|Topical Bible Study||May 1961|
The Holy Spirit Series—Lesson II
The Baptism of the Holy Spirit
IN OUR previous lesson we learned that the Holy Spirit is the invisible power of God, exercised in any and every manner which he deems proper and necessary for the accomplishment of his just and holy purposes. So far as his dedicated people are concerned, his influence is exerted in their lives largely by the power of his thoughts, which were miraculously recorded in his written Word. There are also, of course, the providences of God.
God’s thoughts are very exalted, and quite beyond our ability to understand, except as he reveals them to us. (Deut. 29:29; Isa. 55:8,9) To help us understand more clearly what is being accomplished in our lives as Christians by the invisible workings of his Spirit, the Lord uses what we might define as picture language. For example, the Bible speaks of the “baptism” of the Holy Spirit. This word is used, not to present a mystery, but to explain one of the practical ministries of the Holy Spirit.
The words baptism and baptize, as used in the New Testament, are translated from the Greek word baptizo, which means, “make whelmed” (i.e., fully wet).* Some translations use the word immerse, or immersion. The thought of overwhelmed, or completely buried, is implied. Thus, to be baptized by the Holy Spirit would mean to be placed under its complete control, or to be overwhelmed by it.
* Prof. Strong’s Greek Dictionary of the New Testament, page 18.
But this baptism of the Spirit is not against the wishes of those who receive it, but is God’s answer to those who indicate their heart’s desire wholly to do his will. Jesus, as the Head of his church, was the first to receive the baptism of the Holy Spirit. The outward manifestation of his Spirit baptism was the descending of a dove upon him. (Matt. 3:16 – 4:1; John 3:34) This was at the beginning of Jesus’ ministry, when he presented himself to his Heavenly Father to do his will as it had been recorded in the Old Testament Scriptures.—Ps. 40:7,8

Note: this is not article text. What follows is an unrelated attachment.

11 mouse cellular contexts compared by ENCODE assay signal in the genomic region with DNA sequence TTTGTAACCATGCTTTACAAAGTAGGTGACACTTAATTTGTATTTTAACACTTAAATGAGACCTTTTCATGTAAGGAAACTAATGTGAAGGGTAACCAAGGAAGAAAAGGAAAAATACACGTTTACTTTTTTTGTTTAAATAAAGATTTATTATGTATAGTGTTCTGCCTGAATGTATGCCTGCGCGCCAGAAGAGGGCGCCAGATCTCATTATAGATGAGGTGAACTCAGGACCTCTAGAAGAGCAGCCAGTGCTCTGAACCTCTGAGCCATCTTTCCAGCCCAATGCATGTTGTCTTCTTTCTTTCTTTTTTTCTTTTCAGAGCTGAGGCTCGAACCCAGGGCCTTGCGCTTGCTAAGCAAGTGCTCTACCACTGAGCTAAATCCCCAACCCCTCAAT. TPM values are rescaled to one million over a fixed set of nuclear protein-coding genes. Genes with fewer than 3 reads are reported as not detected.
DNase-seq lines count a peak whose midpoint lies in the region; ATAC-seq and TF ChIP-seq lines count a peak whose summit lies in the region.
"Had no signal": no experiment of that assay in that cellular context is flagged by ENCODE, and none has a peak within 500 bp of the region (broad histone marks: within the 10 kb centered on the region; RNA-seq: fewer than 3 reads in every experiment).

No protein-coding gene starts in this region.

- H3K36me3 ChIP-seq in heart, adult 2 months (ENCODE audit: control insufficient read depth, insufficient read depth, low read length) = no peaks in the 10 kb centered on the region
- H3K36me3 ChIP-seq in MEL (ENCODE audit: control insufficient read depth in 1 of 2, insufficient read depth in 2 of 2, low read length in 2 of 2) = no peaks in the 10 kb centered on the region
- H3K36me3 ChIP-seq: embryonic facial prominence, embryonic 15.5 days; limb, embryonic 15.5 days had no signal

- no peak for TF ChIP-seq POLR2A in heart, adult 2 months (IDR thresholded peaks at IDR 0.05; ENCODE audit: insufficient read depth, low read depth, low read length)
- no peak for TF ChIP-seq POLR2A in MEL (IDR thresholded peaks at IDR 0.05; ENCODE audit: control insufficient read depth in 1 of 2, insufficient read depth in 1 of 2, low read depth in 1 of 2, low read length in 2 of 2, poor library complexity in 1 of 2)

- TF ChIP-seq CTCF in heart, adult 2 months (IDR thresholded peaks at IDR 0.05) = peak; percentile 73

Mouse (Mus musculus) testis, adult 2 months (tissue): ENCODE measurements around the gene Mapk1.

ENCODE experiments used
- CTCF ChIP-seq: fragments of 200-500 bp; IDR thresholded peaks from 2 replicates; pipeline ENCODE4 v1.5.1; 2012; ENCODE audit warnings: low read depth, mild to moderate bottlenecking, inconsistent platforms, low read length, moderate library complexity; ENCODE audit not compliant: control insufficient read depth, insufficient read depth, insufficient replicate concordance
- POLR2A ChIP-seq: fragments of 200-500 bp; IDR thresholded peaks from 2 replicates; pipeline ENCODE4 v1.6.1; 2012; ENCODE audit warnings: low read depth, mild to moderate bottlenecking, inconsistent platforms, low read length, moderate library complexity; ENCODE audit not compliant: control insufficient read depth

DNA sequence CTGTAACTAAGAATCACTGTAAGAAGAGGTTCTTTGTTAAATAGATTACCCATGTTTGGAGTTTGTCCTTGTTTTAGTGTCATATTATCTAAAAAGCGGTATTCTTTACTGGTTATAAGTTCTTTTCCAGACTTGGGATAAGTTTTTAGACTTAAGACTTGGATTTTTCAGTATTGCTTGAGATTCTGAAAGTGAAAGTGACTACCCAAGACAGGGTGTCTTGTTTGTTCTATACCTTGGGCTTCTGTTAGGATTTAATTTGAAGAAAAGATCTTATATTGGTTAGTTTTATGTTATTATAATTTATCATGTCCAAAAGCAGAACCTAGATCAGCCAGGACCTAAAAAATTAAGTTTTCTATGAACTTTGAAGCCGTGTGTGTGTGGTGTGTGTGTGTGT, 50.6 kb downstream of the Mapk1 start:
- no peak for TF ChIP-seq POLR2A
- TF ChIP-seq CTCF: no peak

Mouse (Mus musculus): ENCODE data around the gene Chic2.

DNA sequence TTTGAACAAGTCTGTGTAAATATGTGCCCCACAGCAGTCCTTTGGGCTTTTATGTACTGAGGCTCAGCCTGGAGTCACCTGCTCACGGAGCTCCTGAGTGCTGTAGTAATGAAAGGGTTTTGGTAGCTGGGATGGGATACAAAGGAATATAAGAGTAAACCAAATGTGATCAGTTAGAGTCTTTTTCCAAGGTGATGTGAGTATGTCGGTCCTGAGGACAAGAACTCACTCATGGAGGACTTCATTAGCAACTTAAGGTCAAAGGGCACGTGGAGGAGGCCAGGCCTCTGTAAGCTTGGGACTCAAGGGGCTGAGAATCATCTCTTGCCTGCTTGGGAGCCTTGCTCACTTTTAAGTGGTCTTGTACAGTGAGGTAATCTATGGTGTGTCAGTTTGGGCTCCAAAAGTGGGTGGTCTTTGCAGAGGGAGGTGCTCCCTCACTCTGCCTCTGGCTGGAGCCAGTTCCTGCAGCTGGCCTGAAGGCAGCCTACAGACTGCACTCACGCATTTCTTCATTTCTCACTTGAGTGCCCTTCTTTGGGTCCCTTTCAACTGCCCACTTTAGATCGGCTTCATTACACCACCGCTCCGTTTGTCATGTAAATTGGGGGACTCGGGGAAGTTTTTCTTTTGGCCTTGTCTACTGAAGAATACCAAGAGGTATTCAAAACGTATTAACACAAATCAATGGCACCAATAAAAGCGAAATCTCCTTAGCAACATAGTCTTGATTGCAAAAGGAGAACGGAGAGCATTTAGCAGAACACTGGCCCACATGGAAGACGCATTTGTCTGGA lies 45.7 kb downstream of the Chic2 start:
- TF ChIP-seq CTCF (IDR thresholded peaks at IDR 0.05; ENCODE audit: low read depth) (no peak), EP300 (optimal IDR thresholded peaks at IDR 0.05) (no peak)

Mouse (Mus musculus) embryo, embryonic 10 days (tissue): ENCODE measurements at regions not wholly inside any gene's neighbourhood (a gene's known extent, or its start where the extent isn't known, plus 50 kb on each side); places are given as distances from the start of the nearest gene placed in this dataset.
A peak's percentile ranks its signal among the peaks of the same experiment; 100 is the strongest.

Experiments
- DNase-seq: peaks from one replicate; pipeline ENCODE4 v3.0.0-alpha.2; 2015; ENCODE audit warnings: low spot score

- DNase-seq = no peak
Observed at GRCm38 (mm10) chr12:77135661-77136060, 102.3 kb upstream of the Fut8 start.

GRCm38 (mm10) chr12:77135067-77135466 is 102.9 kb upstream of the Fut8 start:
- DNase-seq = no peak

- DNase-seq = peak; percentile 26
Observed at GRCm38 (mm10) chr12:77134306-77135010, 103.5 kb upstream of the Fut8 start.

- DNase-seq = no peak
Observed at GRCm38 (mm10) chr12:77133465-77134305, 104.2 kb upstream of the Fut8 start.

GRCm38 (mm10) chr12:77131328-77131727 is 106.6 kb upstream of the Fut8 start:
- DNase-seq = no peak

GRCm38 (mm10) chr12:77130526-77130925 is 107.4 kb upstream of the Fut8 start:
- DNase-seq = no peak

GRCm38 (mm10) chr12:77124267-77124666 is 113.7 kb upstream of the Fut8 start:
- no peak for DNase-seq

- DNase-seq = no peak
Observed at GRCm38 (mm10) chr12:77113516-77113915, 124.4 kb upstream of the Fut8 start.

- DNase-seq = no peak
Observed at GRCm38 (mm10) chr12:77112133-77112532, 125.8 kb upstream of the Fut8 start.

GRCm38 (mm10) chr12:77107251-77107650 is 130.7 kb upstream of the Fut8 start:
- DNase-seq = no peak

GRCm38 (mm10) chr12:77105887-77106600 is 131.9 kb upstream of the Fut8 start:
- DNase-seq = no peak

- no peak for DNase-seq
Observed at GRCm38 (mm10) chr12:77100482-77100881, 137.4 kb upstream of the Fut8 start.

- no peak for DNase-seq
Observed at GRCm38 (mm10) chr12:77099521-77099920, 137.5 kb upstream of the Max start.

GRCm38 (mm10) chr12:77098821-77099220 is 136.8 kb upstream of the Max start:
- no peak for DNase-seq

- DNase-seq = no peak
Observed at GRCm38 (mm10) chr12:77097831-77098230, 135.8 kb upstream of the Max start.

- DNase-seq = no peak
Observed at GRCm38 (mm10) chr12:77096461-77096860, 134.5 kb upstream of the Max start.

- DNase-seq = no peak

Thereafter Jesus is said to be the One who “baptizeth with the Holy Spirit.” (John 1:33) On the occasion of his last visit with his disciples, Jesus told them that they were to be baptized with the Holy Spirit (not “Ghost” as in the Common Version). (Acts 1:5) This occurred at Pentecost, and the record shows how completely the waiting disciples came under the Spirit’s influence. The “rushing mighty wind” and the “cloven tongues like as of fire” were, even as the dove that descended upon Jesus, merely an outward manifestation of what had taken place.—Acts 2:14
These few disciples were representative of the entire church of Christ, but they were all Jews; so later on God gave a similar demonstration in connection with Cornelius. (Acts 10:31,44-48; 11:15,16) This was to give assurance that Gentiles could also be accepted into the church of Christ.
These are the only baptisms of the Spirit mentioned in the Bible, and no further such outpourings were necessary. Since then, all who have been called of God and have consecrated themselves fully to do his will, are accepted into the body of Christ, and thus individually come under this baptism.—I Cor. 12:12,13
By way of review, what is the Holy Spirit, and how principally is its influence exercised in the lives of Christians?
Mention one of the ways by which God reveals his exalted thoughts to his dedicated people.
What does the word “baptize” mean? and what is the baptism of the Holy Spirit?
Who was the first to be baptized by the Holy Spirit?
How do we know that the coming of the Holy Spirit at Pentecost was a baptism of the Spirit upon the waiting disciples?
Why was it necessary for Cornelius and his household to receive the baptism of the Holy Spirit?
How have consecrated disciples of Christ since Pentecost received the Spirit’s baptism?
“The Atonement Between God and Man,” pages 209-213.
“The New Creation,” pages 442, 443.
SUMMARY OF IMPORTANT THOUGHTS
Jesus was baptized by the Holy Spirit at Jordan, and the church at Pentecost, and also in the home of Cornelius. Since then, each one accepted into the body of Christ participates in the church’s baptism.